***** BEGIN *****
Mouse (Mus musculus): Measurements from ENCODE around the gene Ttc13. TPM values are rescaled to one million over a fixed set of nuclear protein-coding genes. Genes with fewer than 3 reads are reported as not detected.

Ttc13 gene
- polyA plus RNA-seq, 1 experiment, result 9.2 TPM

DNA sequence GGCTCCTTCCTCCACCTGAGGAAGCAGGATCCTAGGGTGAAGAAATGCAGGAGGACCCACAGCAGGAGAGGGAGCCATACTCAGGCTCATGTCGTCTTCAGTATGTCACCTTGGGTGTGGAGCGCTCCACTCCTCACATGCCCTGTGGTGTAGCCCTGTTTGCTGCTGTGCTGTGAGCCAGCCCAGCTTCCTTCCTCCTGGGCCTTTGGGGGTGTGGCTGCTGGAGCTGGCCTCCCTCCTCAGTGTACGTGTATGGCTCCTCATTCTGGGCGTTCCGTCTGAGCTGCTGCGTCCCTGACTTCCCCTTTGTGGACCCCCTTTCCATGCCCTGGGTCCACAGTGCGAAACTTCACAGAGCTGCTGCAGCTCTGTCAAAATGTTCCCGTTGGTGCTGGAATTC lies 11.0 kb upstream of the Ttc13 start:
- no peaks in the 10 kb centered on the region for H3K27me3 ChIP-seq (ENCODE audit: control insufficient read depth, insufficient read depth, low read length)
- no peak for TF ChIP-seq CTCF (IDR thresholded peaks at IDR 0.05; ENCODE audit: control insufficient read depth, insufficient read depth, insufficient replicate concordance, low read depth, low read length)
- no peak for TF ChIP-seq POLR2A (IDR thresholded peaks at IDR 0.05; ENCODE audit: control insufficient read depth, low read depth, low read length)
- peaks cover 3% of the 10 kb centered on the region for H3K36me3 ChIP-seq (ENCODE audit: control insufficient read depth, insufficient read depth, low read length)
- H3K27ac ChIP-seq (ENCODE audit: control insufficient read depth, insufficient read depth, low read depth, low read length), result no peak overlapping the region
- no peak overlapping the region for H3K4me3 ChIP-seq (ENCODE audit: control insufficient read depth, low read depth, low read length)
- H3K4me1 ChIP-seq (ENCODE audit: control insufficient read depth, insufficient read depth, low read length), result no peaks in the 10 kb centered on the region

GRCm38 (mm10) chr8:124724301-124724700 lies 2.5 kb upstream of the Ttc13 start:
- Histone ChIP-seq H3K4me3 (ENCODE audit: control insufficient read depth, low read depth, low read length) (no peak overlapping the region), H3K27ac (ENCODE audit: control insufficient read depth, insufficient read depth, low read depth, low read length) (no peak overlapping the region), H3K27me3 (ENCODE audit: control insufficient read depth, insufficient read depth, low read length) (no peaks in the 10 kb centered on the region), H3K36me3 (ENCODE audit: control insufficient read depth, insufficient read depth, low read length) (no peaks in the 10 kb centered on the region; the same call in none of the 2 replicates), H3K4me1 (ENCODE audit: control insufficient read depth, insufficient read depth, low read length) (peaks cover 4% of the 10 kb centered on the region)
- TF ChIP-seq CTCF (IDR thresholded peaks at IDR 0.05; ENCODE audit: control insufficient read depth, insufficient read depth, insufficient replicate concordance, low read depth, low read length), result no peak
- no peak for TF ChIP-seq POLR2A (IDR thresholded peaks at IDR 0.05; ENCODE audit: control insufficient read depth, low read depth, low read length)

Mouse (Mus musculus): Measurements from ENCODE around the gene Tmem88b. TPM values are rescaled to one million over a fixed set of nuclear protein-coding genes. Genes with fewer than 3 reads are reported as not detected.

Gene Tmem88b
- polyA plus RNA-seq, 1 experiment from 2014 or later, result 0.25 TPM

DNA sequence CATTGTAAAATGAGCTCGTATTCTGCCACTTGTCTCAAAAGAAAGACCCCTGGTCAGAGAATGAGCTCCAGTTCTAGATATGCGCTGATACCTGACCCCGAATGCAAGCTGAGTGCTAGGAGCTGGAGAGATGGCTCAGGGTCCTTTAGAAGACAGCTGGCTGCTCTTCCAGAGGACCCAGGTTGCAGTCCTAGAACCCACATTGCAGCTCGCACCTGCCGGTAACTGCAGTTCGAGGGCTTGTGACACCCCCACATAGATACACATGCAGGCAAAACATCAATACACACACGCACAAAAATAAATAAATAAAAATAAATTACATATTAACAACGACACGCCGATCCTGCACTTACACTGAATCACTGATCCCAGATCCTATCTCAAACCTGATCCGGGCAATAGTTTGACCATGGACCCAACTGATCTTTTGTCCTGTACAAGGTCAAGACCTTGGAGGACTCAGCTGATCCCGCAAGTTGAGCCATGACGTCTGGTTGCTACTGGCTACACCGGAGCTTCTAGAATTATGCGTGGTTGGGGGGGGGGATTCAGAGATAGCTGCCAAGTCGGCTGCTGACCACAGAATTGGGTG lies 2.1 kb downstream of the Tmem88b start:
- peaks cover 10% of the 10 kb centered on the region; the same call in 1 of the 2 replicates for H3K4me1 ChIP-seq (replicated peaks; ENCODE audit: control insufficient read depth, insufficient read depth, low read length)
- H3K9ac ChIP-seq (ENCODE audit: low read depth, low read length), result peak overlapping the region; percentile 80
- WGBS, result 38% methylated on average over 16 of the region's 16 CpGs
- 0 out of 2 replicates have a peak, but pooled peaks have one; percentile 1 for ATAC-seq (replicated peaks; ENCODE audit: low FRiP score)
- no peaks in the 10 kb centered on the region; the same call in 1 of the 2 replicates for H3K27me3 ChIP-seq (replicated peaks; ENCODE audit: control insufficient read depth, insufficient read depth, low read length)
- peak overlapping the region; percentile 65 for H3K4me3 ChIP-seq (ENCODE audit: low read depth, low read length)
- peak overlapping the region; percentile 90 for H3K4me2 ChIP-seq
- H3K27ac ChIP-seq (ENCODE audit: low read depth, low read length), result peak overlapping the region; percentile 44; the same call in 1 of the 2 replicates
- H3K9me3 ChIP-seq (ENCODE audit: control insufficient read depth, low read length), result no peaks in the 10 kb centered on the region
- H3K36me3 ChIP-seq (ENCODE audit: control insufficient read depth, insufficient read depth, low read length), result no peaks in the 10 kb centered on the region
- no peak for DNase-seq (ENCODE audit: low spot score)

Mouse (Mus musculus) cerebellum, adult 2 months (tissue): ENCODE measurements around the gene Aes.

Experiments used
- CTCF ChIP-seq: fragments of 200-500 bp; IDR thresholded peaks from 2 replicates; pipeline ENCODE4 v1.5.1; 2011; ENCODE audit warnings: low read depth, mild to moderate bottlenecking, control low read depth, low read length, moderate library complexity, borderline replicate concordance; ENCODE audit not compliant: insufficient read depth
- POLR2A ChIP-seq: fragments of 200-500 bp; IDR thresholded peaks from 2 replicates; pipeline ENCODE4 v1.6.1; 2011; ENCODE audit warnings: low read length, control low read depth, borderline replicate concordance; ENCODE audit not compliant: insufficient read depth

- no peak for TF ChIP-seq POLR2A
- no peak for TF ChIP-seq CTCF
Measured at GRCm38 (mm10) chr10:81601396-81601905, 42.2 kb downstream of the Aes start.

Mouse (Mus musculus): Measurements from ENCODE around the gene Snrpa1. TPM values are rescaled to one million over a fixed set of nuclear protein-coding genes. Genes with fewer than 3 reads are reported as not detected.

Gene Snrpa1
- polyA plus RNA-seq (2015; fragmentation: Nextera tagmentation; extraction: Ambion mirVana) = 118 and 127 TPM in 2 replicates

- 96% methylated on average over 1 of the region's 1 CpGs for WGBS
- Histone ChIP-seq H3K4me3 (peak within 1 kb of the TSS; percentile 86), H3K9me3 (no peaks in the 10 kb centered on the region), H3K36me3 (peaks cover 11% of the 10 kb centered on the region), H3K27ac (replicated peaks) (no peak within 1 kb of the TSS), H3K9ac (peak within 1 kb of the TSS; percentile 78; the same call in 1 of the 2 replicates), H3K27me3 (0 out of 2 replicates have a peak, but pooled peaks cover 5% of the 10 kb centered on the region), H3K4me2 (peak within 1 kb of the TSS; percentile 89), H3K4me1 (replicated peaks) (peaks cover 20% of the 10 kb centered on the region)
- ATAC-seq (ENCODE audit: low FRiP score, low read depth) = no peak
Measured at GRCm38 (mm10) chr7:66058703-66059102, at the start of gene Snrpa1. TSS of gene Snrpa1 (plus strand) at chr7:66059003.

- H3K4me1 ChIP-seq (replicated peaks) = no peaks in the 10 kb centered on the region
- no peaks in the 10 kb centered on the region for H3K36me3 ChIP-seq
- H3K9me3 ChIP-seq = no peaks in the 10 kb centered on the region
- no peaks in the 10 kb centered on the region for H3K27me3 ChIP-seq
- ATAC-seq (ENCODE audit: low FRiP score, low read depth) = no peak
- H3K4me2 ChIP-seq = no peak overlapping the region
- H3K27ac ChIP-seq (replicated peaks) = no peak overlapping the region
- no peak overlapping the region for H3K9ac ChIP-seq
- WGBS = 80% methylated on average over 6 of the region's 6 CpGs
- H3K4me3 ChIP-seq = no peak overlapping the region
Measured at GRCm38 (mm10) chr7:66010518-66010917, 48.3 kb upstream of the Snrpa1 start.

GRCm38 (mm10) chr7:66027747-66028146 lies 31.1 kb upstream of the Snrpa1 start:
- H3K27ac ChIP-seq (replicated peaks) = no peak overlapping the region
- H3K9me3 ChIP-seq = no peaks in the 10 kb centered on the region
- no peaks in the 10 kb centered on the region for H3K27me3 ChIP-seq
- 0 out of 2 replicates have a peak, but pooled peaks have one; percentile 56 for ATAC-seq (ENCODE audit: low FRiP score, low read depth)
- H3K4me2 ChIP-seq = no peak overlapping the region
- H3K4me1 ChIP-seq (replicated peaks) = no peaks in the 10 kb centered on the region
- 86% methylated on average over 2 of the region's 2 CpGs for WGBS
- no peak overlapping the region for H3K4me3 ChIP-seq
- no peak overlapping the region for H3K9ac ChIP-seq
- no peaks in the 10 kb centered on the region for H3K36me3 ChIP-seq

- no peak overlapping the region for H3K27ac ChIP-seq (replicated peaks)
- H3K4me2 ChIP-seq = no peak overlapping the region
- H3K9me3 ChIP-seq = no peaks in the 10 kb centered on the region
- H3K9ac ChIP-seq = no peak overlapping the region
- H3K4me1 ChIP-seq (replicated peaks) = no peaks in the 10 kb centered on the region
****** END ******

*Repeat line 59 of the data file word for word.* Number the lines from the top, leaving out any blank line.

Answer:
- no peaks in the 10 kb centered on the region for H3K27me3 ChIP-seq